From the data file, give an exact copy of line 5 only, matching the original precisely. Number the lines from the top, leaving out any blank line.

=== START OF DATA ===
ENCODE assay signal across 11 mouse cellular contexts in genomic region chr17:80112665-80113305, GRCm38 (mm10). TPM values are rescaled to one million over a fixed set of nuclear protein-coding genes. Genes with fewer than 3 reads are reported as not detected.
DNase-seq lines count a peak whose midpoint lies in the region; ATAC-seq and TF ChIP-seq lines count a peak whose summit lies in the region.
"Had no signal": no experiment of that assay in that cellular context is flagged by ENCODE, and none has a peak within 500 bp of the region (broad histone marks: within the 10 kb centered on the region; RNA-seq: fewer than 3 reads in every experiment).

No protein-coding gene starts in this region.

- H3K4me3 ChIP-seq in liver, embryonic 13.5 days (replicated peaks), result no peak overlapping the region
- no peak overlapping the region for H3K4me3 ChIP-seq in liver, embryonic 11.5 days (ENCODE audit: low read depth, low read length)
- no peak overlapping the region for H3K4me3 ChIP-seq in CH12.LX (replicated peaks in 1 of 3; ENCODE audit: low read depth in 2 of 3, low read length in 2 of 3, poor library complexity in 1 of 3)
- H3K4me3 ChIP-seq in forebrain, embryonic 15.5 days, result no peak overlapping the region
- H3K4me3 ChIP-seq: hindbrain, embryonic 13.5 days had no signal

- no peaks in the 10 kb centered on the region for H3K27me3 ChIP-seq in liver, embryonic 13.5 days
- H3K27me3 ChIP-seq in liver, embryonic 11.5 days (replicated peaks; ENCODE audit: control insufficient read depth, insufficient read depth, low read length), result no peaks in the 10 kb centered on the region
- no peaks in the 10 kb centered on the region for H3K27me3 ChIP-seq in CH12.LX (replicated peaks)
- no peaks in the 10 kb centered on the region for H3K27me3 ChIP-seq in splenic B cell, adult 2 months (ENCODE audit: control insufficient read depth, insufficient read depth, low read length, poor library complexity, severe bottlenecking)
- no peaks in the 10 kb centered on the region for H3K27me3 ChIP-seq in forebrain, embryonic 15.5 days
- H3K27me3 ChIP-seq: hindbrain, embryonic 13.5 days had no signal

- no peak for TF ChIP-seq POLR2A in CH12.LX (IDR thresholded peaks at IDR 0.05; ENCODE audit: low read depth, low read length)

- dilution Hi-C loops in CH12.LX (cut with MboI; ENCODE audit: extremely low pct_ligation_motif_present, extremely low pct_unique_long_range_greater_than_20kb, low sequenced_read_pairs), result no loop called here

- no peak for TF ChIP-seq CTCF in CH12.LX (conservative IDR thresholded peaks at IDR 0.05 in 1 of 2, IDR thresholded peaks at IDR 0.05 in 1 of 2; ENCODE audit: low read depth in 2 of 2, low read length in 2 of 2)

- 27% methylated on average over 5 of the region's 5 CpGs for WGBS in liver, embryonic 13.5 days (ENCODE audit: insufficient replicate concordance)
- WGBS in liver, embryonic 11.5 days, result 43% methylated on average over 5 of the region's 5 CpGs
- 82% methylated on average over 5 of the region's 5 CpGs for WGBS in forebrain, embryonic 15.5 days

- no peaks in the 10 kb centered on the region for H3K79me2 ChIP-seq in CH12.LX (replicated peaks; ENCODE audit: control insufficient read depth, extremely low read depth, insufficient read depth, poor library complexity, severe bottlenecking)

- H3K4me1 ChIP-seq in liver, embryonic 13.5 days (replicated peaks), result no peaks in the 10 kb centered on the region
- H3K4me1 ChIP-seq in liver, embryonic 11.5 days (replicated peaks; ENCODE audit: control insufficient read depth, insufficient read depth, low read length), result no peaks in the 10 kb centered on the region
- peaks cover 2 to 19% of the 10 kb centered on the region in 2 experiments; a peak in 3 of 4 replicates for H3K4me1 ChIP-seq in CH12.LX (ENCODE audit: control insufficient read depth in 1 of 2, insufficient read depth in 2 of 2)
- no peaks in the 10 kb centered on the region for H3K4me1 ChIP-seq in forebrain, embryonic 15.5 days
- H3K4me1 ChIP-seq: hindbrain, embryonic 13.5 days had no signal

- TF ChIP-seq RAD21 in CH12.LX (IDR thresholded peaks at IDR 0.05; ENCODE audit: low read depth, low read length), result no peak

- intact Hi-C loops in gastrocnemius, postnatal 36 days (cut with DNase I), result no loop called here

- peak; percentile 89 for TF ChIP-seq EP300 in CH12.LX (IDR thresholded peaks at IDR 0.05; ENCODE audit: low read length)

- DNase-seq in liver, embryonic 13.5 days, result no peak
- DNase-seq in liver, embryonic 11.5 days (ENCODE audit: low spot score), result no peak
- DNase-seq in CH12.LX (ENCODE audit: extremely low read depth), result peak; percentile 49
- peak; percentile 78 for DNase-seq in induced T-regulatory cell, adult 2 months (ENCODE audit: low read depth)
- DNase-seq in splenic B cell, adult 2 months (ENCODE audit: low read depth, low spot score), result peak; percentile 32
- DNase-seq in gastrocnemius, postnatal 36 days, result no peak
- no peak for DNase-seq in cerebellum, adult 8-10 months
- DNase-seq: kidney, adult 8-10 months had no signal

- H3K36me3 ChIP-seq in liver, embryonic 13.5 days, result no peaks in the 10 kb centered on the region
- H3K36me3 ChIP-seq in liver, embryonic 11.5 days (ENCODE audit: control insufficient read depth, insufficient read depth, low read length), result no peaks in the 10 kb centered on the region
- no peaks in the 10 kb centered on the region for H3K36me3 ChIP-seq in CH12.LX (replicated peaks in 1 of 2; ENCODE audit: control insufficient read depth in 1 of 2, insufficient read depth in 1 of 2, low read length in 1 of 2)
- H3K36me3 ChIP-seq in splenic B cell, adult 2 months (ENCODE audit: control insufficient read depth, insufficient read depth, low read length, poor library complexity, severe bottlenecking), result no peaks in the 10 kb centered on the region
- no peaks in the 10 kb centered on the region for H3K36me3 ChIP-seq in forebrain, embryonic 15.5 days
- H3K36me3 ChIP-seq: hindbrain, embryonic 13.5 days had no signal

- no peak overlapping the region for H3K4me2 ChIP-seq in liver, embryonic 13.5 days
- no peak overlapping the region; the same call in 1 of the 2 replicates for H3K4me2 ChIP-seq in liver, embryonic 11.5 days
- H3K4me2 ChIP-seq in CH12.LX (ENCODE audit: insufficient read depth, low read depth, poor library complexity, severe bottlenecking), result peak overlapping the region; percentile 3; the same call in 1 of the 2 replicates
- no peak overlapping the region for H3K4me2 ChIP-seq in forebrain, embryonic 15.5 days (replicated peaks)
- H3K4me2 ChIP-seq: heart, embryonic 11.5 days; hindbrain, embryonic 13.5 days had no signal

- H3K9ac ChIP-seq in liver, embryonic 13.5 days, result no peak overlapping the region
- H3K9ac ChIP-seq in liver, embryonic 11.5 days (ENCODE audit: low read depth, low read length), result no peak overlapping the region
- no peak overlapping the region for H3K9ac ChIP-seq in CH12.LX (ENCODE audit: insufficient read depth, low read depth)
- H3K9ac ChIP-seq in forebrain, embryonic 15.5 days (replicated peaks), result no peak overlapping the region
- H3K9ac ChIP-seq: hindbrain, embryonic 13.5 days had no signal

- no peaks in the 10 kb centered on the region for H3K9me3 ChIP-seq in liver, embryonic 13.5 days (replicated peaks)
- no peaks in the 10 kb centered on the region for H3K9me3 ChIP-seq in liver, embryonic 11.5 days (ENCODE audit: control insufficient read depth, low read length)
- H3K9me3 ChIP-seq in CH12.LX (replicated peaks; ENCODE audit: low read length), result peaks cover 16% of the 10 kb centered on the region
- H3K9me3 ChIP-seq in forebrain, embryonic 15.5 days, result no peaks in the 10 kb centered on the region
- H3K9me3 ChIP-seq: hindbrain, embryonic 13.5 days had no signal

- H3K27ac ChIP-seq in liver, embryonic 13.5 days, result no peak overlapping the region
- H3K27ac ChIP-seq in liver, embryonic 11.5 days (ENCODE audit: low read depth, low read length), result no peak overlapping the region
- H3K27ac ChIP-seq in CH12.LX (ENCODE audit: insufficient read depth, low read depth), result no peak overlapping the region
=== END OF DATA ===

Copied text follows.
- H3K4me3 ChIP-seq in liver, embryonic 13.5 days (replicated peaks), result no peak overlapping the region